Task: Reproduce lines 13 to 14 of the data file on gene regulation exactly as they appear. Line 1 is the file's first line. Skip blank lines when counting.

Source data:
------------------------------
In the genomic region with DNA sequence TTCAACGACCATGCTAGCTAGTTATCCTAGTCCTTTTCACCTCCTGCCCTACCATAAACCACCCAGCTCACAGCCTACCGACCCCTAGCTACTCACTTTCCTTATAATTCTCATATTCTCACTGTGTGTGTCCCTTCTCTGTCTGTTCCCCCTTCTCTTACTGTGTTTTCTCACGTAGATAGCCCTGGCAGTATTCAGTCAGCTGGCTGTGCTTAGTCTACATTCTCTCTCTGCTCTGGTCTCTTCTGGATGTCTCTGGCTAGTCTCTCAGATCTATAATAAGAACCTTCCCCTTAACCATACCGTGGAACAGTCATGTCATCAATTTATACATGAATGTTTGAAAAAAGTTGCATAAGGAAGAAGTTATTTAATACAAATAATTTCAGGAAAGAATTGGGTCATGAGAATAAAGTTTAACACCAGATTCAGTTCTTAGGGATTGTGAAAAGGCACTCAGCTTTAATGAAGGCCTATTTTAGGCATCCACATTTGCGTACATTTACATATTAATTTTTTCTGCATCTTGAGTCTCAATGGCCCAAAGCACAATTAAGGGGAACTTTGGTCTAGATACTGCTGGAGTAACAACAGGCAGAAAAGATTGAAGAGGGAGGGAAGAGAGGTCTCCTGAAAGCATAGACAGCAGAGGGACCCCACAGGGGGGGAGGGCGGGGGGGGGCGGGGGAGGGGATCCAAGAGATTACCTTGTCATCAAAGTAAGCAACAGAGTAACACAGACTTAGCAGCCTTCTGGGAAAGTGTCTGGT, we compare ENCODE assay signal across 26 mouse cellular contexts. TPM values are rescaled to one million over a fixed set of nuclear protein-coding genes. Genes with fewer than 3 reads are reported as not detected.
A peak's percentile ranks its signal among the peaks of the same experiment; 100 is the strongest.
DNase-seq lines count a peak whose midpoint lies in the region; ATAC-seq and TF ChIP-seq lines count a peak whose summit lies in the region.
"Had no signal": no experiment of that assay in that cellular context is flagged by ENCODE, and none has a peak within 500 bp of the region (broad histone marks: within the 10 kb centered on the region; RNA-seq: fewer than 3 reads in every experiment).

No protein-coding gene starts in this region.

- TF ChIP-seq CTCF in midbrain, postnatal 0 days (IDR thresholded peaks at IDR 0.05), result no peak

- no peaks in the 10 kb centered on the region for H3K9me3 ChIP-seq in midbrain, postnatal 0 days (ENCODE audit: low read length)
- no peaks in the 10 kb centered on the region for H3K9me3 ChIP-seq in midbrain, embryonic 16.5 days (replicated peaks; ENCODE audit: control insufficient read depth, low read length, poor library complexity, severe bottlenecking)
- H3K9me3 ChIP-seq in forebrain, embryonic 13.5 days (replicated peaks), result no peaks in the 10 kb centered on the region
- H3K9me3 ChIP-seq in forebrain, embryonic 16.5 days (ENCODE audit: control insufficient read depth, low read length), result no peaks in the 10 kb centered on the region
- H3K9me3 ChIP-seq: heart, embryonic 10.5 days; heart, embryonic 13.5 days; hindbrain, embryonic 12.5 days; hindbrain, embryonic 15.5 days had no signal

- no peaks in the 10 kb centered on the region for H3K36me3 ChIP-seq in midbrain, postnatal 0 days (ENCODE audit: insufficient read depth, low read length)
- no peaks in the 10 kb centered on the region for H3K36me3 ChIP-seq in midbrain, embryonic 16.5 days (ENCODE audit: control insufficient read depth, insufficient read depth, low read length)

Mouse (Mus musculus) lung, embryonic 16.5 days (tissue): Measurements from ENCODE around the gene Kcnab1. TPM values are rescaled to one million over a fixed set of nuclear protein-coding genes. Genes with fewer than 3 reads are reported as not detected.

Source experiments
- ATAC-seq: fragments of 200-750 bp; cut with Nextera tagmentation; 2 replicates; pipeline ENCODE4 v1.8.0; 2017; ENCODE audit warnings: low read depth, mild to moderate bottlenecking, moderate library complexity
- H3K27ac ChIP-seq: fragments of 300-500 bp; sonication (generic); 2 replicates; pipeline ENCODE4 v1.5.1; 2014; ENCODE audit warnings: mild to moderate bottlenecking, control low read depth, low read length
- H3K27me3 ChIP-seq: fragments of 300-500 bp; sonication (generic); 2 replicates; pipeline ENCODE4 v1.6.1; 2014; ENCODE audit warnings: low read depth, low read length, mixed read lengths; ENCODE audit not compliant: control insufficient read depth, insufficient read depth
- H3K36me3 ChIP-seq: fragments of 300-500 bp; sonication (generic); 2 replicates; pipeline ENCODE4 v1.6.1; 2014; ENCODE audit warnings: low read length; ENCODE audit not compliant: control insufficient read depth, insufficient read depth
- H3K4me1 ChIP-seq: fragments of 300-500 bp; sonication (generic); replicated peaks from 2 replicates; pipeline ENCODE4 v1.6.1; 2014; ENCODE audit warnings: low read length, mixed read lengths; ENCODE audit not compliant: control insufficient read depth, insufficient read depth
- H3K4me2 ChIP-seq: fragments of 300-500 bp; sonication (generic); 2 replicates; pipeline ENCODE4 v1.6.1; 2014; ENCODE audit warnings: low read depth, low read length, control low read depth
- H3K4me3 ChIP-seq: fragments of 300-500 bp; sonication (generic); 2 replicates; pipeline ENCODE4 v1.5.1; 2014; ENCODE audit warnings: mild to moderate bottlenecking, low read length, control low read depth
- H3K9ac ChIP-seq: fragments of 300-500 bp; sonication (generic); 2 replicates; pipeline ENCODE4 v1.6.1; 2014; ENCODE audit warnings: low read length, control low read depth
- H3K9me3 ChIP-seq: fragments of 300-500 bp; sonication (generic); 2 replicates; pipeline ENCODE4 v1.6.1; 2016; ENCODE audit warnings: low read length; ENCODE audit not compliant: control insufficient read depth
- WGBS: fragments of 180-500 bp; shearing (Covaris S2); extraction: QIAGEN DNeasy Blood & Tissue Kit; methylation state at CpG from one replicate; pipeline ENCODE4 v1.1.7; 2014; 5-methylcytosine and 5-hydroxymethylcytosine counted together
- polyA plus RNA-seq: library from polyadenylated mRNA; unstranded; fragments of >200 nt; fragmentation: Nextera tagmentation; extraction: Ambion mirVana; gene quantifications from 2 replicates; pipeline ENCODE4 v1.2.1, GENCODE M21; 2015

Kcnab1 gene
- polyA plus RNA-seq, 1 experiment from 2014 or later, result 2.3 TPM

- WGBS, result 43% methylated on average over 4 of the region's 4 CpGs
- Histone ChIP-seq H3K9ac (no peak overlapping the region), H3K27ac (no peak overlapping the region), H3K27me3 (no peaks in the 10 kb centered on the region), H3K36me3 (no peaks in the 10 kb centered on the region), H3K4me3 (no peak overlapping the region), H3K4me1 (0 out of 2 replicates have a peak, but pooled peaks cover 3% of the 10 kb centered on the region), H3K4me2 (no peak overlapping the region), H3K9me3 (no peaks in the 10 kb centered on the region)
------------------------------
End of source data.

- no peaks in the 10 kb centered on the region for H3K36me3 ChIP-seq in midbrain, embryonic 16.5 days (ENCODE audit: control insufficient read depth, insufficient read depth, low read length)

Mouse (Mus musculus) lung, embryonic 16.5 days (tissue): Measurements from ENCODE around the gene Kcnab1. TPM values are rescaled to one million over a fixed set of nuclear protein-coding genes. Genes with fewer than 3 reads are reported as not detected.